Frieden said the current vaccine has been a good match for the viruses that have been seen so far this season, but noted that it is too early to predict what the coming months will bring.

“Flu is unpredictable,” he said. “We know there’ll be a season, but when it is and which flu strain predominates, only time will tell.”

There are two new vaccine choices this season: a four-component influenza shot (Flucelvax Quadrivalent, Seqirus) licensed for use in patients aged 4 years and older that uses virus grown in a cell culture instead of an egg, and a vaccine that includes an adjuvant for adults aged 65 years and older (Fluad, Seqirus). But children between the ages of 2 and 17 years will not have the option of getting the live-attenuated influenza vaccine (LAIV) — offered as the nasal spray FluMist (MedImmune) — after research showed that it was ineffective for the past 3 years. The CDC Advisory Committee on Immunization Practices (ACIP) voted to not recommend its use, raising concerns that vaccination coverage will drop in this age group.

Influenza vaccination coverage among children aged between 6 and 23 months was 75% during the 2015-2016 season, according to the CDC — higher than in any other group. One reason for this is because children that young make more frequent visits to the doctor and have more opportunities to get immunized, according to Patricia Whitley-Williams, MD, division chief and professor of pediatrics in the Robert Wood Johnson Medical School at Rutgers University.

In fact, children aged between 6 and 23 months were the only age group to exceed the national public health goal of 70% coverage. (The CDC noted a concerning decline in vaccination rates for older Americans.) After the ACIP recommended against using the LAIV, manufacturers increased production on the other vaccines, but Frieden said he hoped the spray would be available again soon. Canada and the United Kingdom said they would use the nasal spray vaccine following separate studies showing that it was still effective. Like Frieden, Whitley-Williams lamented the loss of that option in the United States.

PAGE BREAK

“If there is a way to find out what went wrong with the nasal spray, obviously parents would have a choice for children above 2 years of age,” she said. “It’s important to continue to look at that issue and hopefully in future seasons it might be reintroduced.”

The CDC recommends that everyone aged 6 months and older receive an influenza vaccine every year, but one study published in March showed that repeated vaccinations may have had a negative effect on the vaccine’s performance in 2014-2015. Among those who were not vaccinated the previous season, the vaccine’s effectiveness against the H3N2 strain was shown to be 53% — much higher than for those who had been vaccinated the previous season.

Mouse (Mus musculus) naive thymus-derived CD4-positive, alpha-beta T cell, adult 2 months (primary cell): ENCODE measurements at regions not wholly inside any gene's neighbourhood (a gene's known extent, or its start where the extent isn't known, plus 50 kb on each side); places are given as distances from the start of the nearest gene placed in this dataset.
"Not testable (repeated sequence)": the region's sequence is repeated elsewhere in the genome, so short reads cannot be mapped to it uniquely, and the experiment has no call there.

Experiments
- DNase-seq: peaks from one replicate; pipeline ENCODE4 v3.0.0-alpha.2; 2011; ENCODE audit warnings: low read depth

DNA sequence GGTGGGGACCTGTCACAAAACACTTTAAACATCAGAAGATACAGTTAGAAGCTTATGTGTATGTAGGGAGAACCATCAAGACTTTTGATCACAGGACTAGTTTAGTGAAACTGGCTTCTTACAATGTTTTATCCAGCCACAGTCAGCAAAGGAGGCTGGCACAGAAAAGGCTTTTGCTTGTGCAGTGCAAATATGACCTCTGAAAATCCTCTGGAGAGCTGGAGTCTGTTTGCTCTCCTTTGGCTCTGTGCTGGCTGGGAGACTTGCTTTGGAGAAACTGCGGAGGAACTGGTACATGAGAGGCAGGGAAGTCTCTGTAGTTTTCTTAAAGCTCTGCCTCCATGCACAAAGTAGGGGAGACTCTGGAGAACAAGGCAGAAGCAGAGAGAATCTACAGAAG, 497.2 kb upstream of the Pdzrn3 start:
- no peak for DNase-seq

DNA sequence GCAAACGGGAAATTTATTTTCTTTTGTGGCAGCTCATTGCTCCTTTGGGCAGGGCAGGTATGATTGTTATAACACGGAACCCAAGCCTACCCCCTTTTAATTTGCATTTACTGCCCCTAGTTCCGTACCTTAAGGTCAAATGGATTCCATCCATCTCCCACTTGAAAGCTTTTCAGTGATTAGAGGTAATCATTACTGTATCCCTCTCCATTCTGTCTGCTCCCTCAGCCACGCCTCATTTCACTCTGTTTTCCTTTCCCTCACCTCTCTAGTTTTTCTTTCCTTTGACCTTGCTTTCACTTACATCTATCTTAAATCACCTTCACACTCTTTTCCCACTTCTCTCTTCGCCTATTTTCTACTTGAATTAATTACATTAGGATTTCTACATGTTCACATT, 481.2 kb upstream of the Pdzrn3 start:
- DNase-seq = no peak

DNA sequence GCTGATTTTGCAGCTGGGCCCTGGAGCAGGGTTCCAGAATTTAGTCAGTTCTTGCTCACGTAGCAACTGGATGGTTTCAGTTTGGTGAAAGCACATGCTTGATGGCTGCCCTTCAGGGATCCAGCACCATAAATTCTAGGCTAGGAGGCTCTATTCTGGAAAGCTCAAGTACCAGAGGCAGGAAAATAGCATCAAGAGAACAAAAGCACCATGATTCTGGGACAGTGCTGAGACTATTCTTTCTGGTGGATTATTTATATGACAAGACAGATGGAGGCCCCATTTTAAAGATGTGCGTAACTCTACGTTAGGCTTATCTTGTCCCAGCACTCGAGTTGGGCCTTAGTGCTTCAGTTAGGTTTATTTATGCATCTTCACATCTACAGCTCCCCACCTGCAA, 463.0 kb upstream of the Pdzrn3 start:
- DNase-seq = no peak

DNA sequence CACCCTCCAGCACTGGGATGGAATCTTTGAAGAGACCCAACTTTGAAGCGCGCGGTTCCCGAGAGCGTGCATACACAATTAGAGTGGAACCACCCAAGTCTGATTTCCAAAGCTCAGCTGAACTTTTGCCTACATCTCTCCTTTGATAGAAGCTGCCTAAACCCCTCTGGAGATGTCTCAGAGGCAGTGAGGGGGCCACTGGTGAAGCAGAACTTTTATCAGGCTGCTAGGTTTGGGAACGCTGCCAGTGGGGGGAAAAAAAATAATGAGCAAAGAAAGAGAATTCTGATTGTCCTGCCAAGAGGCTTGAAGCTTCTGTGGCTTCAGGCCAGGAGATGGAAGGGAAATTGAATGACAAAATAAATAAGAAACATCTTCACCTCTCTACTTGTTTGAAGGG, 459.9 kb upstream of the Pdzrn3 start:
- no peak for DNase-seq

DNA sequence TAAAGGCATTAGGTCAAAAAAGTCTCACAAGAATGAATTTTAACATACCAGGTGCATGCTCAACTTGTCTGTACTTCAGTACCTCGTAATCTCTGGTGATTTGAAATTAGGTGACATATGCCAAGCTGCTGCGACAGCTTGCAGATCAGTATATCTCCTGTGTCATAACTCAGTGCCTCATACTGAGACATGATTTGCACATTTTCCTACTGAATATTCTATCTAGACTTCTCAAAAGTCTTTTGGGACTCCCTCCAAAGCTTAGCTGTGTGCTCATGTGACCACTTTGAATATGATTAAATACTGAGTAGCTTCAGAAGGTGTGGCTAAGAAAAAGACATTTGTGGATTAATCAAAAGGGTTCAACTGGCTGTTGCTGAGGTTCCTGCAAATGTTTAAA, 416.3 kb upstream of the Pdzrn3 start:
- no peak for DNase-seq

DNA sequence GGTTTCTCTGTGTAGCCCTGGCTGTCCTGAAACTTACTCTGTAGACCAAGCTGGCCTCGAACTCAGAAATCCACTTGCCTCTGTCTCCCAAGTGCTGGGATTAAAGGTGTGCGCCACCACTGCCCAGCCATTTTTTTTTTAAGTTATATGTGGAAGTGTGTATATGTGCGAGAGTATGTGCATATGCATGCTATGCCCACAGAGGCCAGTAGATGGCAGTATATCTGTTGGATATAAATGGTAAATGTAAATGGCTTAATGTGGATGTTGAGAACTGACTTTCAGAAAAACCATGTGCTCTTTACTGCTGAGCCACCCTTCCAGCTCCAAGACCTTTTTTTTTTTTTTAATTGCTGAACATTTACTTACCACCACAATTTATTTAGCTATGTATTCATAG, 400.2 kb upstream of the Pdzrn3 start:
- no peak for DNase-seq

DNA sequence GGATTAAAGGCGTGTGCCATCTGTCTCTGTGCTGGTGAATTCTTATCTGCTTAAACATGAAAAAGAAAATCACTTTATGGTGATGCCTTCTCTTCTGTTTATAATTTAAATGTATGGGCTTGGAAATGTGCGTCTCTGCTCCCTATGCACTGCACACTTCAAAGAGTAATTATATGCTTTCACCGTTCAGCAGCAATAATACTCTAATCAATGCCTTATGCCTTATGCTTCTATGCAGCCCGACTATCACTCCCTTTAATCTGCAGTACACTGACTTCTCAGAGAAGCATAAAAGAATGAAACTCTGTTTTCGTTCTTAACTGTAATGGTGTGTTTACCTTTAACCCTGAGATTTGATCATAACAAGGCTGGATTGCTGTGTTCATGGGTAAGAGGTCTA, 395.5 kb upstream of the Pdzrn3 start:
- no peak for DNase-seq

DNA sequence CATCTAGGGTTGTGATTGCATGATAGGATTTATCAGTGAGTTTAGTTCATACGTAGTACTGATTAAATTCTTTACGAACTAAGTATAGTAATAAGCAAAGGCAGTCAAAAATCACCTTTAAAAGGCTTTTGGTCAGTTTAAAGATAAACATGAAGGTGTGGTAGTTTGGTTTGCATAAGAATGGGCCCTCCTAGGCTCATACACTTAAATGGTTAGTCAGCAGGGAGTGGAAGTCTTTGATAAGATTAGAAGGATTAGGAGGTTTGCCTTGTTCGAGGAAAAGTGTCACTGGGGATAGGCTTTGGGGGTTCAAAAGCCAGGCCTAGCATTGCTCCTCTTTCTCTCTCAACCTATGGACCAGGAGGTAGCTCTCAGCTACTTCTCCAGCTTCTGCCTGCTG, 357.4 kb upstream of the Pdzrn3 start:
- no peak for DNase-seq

The same study showed it was possible that getting vaccinated in all three seasons between 2012-2013 and 2014-2015 had a negative effect, increasing a person’s chances of getting influenza.

“There are so many questions that are still to be answered about our current flu vaccines. We don’t know how long it lasts. There’s a lot of dogma about it. Will it last even more than a season? Will it last more than a couple months? We don’t know,” Osterholm said. “Some suggest the impact of it may be less than 92 to 100 days if it does last. That’s the challenge we have.”

But influenza is contagious, and getting the seasonal vaccine is still the best way to decrease the risk for death and hospitalization related to influenza, particularly in high-risk groups, Whitley-Williams said. According to the CDC, vaccine coverage for the entire U.S. was estimated to be under 46% last season.

“Even if we have the most effective vaccine, people still need to get vaccinated,” she said. “I think that’s where the effort should be.”

The CDC said vaccine manufacturers estimate that 168 million doses of injectable vaccine will be available for the 2016-2017 influenza season. Whitley-Williams said people should look at the vaccine the same way they do a seatbelt.

“I think everybody realizes that if you wear a seatbelt, you have a chance, even if you’re in a serious accident,” she said.

The search for a universal vaccine

Creating a better influenza vaccine likely means changing which parts of the virus are targeted. Currently, vaccines are primarily directed at the most important protein on the surface of the virus, the hemagglutinin. Specifically, influenza vaccines target the globular head of the hemagglutinin — which binds the virus to human host cells — instead of the immunologically subdominant stalk. However, the head of the hemagglutinin mutates frequently, leading to antigenic drift over time and the almost yearly need to update the formula of the seasonal vaccine, a timely and expensive process.

“The problem with the flu is that the virus changes constantly,” Palese said. “After 3 years, 4 years, the virus is sufficiently different.”

So instead of targeting the head of the hemagglutinin, Palese and colleagues are developing a vaccine that, in effect, does something akin to what a trainer might tell a boxer during a fight: Work the body.

Specifically, Palese and colleagues believe a vaccine that targets both the stalk of the hemagglutinin and the neuraminidase protein will offer lasting protection against changing seasonal influenza viruses as well as pandemic strains because these parts of the virus are not as susceptible to mutation. According to Palese, the vaccine could offer protection for at least 20 years, but he hopes it will offer lifetime immunity. So far, such vaccines have been shown to work well in animals.

“But as you well know, mice are not men and ferrets are not humans,” Palese said.

Still, universal influenza vaccines are close to being tested on humans, according to Krammer.

PAGE BREAK

“We’re not far from that,” he said in an interview.

Further, Krammer said he expects the vaccines will work better on humans than animals because animals are usually naive to influenza. However, forecasting when such a vaccine will be available to people is more difficult than predicting when it will be tested on them.